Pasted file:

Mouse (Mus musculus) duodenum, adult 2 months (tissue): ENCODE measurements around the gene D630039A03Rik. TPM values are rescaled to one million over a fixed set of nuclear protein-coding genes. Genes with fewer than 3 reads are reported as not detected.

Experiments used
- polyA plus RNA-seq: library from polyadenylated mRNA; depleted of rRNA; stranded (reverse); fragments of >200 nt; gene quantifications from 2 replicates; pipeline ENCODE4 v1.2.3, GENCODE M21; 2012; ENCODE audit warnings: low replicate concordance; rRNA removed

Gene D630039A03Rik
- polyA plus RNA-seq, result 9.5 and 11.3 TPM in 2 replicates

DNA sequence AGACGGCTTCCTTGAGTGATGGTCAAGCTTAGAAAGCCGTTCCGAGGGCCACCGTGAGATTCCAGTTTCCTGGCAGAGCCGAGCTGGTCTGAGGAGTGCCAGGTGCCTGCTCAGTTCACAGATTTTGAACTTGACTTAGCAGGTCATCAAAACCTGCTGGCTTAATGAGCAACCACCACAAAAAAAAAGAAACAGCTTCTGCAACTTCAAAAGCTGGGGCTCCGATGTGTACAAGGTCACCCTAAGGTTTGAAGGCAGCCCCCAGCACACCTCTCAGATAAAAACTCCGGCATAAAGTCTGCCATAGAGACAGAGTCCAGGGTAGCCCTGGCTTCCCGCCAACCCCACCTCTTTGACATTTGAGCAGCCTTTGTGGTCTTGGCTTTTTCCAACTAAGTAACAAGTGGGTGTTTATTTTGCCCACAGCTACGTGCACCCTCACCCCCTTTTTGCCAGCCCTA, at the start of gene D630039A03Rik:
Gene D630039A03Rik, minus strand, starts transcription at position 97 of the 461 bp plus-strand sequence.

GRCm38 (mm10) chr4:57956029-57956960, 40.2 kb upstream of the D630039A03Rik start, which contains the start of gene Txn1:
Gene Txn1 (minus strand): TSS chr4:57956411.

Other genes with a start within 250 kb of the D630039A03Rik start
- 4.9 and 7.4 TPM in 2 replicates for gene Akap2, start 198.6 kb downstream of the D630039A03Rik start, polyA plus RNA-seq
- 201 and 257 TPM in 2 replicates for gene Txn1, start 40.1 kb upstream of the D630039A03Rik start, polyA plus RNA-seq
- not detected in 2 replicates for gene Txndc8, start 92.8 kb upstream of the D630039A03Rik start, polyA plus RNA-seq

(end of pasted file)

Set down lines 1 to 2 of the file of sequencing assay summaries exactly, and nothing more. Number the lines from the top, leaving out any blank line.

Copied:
Mouse (Mus musculus) duodenum, adult 2 months (tissue): ENCODE measurements around the gene D630039A03Rik. TPM values are rescaled to one million over a fixed set of nuclear protein-coding genes. Genes with fewer than 3 reads are reported as not detected.

Experiments used